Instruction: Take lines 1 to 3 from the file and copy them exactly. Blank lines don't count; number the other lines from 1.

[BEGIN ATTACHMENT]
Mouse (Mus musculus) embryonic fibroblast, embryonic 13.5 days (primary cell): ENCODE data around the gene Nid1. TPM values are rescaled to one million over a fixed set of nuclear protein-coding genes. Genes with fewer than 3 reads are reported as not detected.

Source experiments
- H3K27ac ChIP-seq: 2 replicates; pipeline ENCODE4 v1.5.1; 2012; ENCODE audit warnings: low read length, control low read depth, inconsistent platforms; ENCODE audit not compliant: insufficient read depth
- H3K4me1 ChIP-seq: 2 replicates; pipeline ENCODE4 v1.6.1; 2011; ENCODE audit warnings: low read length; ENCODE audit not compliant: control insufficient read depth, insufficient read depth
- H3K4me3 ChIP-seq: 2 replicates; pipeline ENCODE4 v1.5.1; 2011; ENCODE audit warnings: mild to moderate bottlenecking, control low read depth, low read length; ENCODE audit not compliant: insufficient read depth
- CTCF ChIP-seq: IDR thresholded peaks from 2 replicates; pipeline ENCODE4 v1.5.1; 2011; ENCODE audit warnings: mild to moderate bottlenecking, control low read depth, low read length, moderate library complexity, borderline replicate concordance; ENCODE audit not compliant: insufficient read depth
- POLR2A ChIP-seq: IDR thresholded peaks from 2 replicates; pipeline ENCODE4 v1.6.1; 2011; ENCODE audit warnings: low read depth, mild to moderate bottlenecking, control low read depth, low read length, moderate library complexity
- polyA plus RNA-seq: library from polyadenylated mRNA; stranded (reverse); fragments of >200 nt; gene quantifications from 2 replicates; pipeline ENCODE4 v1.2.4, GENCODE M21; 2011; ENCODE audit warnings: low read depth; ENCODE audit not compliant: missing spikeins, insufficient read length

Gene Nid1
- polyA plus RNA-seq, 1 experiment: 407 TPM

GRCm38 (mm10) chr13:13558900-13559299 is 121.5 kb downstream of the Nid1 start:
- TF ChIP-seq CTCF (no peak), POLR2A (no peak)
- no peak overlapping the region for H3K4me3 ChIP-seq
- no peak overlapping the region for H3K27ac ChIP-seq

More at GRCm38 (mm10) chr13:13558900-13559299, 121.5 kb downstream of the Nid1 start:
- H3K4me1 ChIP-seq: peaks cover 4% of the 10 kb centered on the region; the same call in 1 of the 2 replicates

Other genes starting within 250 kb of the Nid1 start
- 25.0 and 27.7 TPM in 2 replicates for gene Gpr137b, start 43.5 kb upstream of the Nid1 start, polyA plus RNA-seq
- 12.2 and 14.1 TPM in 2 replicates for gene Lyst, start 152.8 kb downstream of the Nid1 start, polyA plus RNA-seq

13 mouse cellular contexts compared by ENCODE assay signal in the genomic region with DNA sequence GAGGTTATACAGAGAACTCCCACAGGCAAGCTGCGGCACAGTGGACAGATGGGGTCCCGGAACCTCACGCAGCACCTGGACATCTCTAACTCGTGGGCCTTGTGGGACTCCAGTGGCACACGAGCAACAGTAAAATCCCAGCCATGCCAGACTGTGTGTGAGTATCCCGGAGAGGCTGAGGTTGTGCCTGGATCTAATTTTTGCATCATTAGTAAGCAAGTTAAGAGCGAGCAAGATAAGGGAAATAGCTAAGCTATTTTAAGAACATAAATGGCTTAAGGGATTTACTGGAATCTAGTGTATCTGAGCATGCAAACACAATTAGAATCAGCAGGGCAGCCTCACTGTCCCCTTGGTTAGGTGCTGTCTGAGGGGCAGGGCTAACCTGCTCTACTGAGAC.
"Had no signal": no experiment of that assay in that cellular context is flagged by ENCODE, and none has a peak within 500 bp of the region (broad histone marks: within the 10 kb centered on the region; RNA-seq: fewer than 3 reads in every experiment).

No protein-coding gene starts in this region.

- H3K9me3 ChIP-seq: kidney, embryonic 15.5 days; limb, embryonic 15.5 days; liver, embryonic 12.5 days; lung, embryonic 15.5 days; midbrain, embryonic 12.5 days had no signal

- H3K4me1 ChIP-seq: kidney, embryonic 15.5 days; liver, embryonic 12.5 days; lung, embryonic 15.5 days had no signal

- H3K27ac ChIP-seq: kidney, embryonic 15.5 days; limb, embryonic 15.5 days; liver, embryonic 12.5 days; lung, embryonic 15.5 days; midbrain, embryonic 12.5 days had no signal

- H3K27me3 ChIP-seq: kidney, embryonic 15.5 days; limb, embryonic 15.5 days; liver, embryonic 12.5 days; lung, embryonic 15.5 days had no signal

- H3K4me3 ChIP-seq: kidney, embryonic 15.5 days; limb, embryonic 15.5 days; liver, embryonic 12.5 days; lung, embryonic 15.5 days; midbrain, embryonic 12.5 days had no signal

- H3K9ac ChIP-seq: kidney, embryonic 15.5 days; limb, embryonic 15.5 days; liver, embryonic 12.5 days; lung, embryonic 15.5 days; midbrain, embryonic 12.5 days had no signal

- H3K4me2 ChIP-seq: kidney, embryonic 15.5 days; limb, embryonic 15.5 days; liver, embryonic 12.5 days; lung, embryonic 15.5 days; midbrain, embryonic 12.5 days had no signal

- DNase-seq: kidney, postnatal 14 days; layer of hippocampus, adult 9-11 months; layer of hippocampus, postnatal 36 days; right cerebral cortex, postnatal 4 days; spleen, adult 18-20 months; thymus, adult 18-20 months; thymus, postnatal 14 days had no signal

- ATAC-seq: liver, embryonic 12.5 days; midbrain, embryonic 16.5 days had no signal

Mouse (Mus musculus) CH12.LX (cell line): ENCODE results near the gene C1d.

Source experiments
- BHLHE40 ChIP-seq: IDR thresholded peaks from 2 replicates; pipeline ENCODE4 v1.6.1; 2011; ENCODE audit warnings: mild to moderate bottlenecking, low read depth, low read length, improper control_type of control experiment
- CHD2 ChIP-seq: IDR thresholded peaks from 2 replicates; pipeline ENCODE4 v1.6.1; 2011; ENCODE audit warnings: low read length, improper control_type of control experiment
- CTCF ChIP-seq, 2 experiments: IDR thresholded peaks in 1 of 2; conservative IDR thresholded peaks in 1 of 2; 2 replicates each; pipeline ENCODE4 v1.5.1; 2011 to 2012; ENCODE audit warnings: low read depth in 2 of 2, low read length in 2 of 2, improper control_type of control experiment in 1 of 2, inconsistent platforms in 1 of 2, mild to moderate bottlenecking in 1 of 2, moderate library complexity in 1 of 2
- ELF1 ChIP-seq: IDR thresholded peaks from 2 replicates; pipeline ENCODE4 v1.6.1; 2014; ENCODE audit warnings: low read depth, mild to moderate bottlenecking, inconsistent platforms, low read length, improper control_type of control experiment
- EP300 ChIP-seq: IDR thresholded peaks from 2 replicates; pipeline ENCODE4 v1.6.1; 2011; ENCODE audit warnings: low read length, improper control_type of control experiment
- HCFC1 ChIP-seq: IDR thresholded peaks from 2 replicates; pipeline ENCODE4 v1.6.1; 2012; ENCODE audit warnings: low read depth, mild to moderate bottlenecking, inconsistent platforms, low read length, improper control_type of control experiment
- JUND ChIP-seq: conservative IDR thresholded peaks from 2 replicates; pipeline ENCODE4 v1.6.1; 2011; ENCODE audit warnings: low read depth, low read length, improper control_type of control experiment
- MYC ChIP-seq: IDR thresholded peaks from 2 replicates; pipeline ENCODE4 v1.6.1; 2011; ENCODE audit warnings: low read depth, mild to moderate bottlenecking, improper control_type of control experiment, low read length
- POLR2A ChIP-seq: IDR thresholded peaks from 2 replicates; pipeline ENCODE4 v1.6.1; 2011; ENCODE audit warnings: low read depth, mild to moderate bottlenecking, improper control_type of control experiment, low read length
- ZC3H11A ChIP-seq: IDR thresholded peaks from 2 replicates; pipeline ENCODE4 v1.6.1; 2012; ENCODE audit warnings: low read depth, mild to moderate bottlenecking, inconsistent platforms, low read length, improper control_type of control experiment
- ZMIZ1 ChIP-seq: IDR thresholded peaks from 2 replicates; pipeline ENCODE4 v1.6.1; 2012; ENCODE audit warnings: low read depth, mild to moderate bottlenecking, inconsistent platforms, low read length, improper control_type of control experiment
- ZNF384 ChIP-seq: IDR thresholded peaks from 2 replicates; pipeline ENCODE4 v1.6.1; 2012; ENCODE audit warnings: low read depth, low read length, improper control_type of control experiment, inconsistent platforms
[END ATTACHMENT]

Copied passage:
Mouse (Mus musculus) embryonic fibroblast, embryonic 13.5 days (primary cell): ENCODE data around the gene Nid1. TPM values are rescaled to one million over a fixed set of nuclear protein-coding genes. Genes with fewer than 3 reads are reported as not detected.

Source experiments
- H3K27ac ChIP-seq: 2 replicates; pipeline ENCODE4 v1.5.1; 2012; ENCODE audit warnings: low read length, control low read depth, inconsistent platforms; ENCODE audit not compliant: insufficient read depth